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Portland, OR
USA

I exist to help dads learn to communicate and engage with their young adult daughters.  I provide resources from my vast amounts of research and experience with dads and daughters, and this is the place where you'll find the tools you need to become the hero you've always wanted to be.

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Dads, Dudes, and Duds

Michelle Watson

I’ll be honest. I was the daughter who gave my parents quite a few of their grey hairs. And yes, it happened over a guy. I dated him for a little over two years and not surprisingly, the whole thing drove a bit of a wedge in my relationship with my parents.

The more my parents said they didn’t like him, the more the two of us bonded. I think I was a bit warped after seeing Grease right after I graduated from high school in 1978. For whatever reason, that movie stayed with me, so a decade later when this guy and I dated, I figured we were like Danny and Sandy who were destined to be together against all odds.

What I wouldn't give now for a do-over.

But this does inspire me to address the topic that many dads have asked me to address: What do you do when your daughter chooses a guy you think is a dud or a loser?

The truth is that I’ve seen many parents alienate their daughter when she’s dating a guy who is not their choice. Clearly the age of the girl plays a part here, but as a general rule, she is going to have to decide what kind of guy is right for her. And she will do it with or without your help. I know it’s hard to see beyond the current struggle, but when it’s not a clear-cut issue (unless he’s abusive or involved in illegal or unethical practices), a key question for you to ask yourself is:

What do I want my forever relationship with her to look like, long past the present situation?

I’m not saying that she doesn’t need your input, because if you say nothing then she doesn’t have your perspective or insight. But if you only criticize and put her boyfriend down, she will run to him because she’ll say, “he understands and ‘gets me’ and gives me space to be me.”

She will interpret anything negative you say about him as an attack on her because she hears you saying that she has bad taste and can’t choose well. This is when a girl gets better at hiding what she’s doing with him if her own heart isn’t convinced he’s not good for her.

Since the focus of my blogs are to you as dads, here are a few practical questions for you to consider:

Dad: Do you talk at her, telling her what you don’t like about him?
Dude: Does he listen to her and side with her?
Do the math: Who will she choose to spend time with?

Dad: Do you pull back out of disgust, anger, or disappointment?
Dude: Does he move toward her, embracing her, holding her?
Do the math: Who will she choose to spend time with?

Dad: Do you put walls up in your interactions with her to protect your hurting heart over her choice with this guy?
Dude: Does he provide emotional support to lift her up and encourage her while she’s processing hurt and sadness from you?
Do the math: Who will she choose to spend time with?

If I had one piece of advice to give you dads if your daughter is dating a guy you don’t like, it is: Let your actions speak louder than your words. Words are key, but keep them few. Use your words wisely and sparingly. But do use words. (Silence is not an option.)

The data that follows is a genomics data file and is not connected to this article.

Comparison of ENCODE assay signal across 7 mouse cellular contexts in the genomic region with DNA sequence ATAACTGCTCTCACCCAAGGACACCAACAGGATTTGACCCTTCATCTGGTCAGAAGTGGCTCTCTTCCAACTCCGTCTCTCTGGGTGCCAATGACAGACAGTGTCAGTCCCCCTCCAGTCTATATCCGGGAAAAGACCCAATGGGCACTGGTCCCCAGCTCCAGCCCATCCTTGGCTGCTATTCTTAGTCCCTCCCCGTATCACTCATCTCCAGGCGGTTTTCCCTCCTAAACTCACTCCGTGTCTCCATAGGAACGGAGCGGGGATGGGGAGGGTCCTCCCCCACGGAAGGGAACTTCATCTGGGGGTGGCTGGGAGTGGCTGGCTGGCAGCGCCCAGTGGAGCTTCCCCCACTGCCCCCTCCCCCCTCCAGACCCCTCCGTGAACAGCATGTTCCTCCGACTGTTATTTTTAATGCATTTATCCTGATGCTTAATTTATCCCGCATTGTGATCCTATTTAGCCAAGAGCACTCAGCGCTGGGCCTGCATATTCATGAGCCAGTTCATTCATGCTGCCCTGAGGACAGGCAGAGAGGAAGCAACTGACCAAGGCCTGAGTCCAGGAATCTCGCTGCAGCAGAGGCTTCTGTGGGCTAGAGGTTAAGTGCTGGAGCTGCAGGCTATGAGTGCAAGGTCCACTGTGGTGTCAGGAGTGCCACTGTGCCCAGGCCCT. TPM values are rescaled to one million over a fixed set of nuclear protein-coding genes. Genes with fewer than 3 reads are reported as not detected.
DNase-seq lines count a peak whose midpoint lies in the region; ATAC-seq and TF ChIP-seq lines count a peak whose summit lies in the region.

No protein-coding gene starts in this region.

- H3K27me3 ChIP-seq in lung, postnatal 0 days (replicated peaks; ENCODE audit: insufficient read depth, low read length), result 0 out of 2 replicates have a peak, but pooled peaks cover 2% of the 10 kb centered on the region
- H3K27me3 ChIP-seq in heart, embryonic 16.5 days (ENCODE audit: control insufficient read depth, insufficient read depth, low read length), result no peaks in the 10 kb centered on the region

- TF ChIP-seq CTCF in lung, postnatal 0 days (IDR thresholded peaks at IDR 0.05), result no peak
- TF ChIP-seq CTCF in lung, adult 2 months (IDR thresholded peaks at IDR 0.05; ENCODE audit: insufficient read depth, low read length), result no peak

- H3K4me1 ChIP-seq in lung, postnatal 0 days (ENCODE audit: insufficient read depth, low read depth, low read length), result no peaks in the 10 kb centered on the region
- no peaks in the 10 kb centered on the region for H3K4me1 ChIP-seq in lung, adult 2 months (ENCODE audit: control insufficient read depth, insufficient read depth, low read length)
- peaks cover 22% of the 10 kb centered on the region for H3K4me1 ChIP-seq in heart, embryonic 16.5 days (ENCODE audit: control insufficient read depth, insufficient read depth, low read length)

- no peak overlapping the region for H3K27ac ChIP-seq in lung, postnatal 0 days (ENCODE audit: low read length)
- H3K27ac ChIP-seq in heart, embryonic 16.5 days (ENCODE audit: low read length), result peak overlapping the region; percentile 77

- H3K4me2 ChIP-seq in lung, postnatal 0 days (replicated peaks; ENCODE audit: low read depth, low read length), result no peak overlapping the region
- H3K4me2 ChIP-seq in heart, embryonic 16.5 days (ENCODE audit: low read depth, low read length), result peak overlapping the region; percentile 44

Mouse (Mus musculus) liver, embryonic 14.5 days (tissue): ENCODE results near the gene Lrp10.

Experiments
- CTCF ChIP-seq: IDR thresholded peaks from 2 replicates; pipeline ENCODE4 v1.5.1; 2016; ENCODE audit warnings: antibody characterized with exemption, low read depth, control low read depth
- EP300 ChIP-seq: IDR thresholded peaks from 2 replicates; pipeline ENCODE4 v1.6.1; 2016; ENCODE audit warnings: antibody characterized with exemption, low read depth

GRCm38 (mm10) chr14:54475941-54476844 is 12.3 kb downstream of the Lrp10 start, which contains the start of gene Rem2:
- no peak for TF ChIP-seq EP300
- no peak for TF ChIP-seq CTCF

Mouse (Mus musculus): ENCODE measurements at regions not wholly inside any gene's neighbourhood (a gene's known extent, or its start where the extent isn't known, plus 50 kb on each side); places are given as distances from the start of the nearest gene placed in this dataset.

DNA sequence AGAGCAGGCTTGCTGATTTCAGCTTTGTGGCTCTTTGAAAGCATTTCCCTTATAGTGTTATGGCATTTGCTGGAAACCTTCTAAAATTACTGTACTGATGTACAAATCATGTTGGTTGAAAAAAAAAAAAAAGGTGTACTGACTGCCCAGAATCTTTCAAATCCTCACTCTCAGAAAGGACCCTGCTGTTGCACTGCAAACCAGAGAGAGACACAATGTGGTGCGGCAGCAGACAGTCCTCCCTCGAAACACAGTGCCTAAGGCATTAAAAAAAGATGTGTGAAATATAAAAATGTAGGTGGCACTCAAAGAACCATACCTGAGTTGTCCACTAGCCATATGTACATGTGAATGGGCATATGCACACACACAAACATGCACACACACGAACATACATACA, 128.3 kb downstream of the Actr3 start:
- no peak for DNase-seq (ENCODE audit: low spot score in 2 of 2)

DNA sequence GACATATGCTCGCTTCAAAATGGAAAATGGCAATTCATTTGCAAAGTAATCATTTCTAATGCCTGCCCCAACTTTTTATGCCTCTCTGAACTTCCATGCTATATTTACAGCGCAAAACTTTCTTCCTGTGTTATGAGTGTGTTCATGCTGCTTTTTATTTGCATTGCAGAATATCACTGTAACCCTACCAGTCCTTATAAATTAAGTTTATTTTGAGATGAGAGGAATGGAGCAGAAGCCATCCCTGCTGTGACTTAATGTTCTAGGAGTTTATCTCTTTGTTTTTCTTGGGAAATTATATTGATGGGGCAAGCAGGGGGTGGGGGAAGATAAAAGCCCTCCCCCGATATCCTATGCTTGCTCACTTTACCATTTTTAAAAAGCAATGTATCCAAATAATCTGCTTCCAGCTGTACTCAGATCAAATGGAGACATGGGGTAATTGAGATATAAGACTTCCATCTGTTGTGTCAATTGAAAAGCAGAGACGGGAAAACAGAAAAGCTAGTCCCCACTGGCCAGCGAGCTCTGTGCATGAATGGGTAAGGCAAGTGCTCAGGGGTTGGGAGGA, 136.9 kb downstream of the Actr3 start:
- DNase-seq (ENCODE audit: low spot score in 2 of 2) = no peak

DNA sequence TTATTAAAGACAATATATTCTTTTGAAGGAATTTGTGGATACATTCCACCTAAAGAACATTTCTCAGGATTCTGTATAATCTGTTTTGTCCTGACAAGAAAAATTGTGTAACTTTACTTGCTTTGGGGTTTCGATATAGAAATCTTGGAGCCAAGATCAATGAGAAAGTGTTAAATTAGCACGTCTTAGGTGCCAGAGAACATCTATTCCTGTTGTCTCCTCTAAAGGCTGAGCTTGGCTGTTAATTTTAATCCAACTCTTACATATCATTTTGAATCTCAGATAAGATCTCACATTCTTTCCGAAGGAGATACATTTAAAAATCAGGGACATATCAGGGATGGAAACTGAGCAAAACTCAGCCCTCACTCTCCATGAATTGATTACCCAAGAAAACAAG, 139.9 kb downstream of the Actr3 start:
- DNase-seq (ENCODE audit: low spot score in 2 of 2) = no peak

I do have another piece of advice, though: treat her the way you want a guy to treat her. Don’t back away.

As I said earlier, because more is caught than taught, be the kind of man you want her to marry. Let her experience real love from you. It will provide a good template for comparison. Here are a few questions you can ask her to possibly open up dialogue between the two of you and allow you to help her learn how to think, not just what to think:

  • Tell me what you like/love about him? (This way you start with something positive)
  • What does he like/love about you?
  • How does he let you know he enjoys you?
  • What do you laugh about when you’re together?
  • Tell me about his family. What is his relationship like with his mother/father/siblings?
  • What does he want to be when he “grows up”? 

(She may get defensive with these next ones so be careful to watch your tone so that you aren’t asking with an air of judgment)

  • How free are you to use your voice with him? (Saying “yes” and “no”, sharing opinions, preferences, etc.)
  • Do you have any concerns about him as a person? (His present/past)
  • If there was something about him you could change, what would it be?
  • Where do your spiritual beliefs match up and where do they differ?
  • What degree or educational goals does he have?
  • What career aspirations does he have?
  • How do you both navigate conflict when you disagree or differ in your opinions or choices?

These are heavy questions, which is why, depending on where your relationship is with your daughter, you may be able to ask only one or two of them at a time. Yet these questions will give you a template to work from over time in order to draw her out.

And if your daughter is in a relationship that currently breaks your heart, I encourage you to write out (yes, literally write out) a list of specific prayer requests. Watch God work as you use your voice to advocate on your daughter’s behalf with Father God.

And last, I leave you with a question to ponder: How can I maintain a quality relationship with my daughter even if I don’t like the choice she is making with this guy?

Continue to be the dad who outshines the dud so you can be the dude who never varies in his love for his daughter.

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